Have a weak login password? There’s a strong possibility that you are a sitting duck for cyber criminals who could exploit the vulnerability to create powerful ransomware that could enter your system in no time and decode your antivirus software.
The malicious software from cryptovirology could then threaten to publish your data or perpetually block access to it unless a ransom is paid. This emerging trend poses a big threat to companies.
“It doesn’t matter if a company has the right antivirus software to protect itself. If you allow ransomware into the machine, then the defense weakens,” Sanjay Katkar, Chief Technology Officer, Quick Heal Technologies Ltd, told Business Line . “In the last three months, our solution Seqrite has blocked nearly 35,000 Remote Desktop Protocol (RDP) attacks a day targeted at the Indian enterprises,” he said.
Cyber criminals from remote locations, including Russia and North Korea, are getting smarter. A lot of people still use passwords such as abcd123 or 123abcd, and make it easy for the hackers to attack the systems, Katkar said.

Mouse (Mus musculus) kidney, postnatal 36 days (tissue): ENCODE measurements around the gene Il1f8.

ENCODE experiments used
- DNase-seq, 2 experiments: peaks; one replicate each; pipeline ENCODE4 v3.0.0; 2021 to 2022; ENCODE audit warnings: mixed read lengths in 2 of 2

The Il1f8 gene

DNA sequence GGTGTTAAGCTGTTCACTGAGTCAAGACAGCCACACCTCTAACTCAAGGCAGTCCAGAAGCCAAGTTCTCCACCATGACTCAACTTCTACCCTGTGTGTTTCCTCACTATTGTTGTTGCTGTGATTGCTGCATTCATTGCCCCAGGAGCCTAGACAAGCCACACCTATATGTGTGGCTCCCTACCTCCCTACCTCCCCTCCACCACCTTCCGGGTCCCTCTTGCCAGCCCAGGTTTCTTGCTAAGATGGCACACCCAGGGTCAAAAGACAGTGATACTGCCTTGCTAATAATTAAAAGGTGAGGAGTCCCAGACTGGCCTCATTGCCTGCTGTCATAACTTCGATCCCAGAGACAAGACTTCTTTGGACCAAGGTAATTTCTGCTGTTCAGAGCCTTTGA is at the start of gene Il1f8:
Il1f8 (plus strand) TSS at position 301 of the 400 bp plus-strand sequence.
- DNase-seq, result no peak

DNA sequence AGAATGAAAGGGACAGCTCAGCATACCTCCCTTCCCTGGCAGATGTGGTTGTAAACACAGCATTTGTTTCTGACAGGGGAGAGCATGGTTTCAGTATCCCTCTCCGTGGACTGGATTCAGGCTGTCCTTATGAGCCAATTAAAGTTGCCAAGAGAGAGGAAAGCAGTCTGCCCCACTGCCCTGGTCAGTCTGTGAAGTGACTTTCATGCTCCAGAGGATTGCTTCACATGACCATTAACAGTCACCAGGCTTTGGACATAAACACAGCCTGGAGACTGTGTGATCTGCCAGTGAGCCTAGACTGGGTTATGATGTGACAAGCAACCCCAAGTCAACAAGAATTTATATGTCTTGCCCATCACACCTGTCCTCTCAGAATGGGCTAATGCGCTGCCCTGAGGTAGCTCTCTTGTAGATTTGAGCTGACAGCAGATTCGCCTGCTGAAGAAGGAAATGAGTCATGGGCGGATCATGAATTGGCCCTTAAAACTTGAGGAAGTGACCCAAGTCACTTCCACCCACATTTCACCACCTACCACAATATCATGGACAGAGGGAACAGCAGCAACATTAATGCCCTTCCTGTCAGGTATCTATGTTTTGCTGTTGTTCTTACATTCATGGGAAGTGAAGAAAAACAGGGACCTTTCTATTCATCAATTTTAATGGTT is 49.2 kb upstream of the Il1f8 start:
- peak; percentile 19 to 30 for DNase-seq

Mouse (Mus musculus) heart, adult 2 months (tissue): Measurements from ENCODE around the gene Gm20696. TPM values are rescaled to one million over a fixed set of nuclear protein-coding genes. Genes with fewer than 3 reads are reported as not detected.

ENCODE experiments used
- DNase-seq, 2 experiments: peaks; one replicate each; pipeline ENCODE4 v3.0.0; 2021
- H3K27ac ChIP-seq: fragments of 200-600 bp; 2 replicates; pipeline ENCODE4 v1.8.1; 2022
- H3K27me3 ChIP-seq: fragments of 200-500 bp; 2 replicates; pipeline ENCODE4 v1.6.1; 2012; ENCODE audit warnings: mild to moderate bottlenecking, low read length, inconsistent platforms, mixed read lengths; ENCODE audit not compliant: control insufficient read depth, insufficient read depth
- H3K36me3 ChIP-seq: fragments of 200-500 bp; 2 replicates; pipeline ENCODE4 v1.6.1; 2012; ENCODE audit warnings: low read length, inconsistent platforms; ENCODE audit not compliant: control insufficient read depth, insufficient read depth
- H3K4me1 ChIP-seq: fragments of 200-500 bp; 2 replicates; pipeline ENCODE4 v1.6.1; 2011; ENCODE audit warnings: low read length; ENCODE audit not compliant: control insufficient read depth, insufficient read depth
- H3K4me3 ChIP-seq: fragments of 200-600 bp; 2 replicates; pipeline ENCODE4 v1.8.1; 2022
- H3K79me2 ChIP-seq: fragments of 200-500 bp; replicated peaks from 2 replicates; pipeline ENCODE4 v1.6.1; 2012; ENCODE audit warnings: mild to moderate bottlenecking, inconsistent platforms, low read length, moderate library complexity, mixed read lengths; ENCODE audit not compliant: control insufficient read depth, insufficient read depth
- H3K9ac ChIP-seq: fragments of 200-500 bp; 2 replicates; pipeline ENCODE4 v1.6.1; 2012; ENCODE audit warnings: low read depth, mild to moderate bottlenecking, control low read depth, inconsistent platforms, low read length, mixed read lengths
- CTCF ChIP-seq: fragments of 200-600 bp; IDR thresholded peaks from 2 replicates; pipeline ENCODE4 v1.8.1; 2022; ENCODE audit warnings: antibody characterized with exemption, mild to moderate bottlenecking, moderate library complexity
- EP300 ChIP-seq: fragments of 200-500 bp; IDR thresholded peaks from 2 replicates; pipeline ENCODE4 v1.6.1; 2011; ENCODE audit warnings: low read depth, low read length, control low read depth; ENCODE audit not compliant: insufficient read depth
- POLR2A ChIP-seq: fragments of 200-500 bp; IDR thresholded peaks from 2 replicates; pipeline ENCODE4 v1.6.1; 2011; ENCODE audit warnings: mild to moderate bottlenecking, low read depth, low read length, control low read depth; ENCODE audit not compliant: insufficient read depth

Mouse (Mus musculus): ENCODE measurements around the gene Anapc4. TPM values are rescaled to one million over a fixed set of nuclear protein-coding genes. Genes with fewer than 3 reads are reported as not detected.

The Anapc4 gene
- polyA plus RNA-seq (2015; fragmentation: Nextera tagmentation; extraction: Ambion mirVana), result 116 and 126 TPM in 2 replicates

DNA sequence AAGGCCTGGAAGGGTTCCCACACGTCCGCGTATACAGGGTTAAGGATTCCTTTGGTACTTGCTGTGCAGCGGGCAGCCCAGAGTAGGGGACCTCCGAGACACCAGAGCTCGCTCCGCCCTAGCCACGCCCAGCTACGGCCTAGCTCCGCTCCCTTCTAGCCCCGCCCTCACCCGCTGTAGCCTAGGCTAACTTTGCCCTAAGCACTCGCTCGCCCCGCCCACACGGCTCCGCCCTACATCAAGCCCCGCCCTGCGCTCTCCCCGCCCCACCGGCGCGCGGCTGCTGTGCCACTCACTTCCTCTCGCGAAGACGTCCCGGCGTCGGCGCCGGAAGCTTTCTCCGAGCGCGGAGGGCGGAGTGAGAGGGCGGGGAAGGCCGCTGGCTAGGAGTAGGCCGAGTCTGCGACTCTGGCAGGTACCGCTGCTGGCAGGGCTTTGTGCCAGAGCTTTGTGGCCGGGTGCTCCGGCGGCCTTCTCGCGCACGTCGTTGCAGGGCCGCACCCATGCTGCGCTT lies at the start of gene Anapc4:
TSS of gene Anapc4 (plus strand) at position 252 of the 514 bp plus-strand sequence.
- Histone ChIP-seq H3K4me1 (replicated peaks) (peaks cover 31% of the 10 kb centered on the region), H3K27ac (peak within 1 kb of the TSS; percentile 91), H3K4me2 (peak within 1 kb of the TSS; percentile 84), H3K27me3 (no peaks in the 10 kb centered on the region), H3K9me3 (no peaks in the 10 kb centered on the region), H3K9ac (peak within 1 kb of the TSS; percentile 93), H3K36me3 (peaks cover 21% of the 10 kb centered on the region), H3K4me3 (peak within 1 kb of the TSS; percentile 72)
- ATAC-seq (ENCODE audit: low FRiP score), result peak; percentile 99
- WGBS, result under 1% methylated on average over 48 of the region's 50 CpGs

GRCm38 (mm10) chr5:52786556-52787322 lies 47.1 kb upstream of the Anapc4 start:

Companies use RDP to manage and access remote systems and devices but often do not protect these IT resources with robust passwords or adequate security measures. All of these give cyber criminals an opportunity to take over vulnerable systems through brute-force and dictionary attacks, he says.
Ajathashatru Varma, Director Symantec Cyber Security, said ransomware are also delivered through email as a link or a file. Many times, ransomware evade antivirus detections at the time of initial download or execution of the files.
There are strains of ransomware attack that can bypass the antivirus software. Attacks exploiting the weak operating system password requires breaking (brute-force attack) the password to gain place access and then planting the code, which is generally not rampant yet, said R Vittal Raj, a specialist trainer in cyber forensics and cyber law.
Ransomware attacks occur in two payloads: one that detects an operating system vulnerability in a target computer, and if found, installs a code to encrypt files on the target machine; and the other that replicates the attack on other computers connected to the attacked computer. Computers with Windows not updated are generally the common target, he added.
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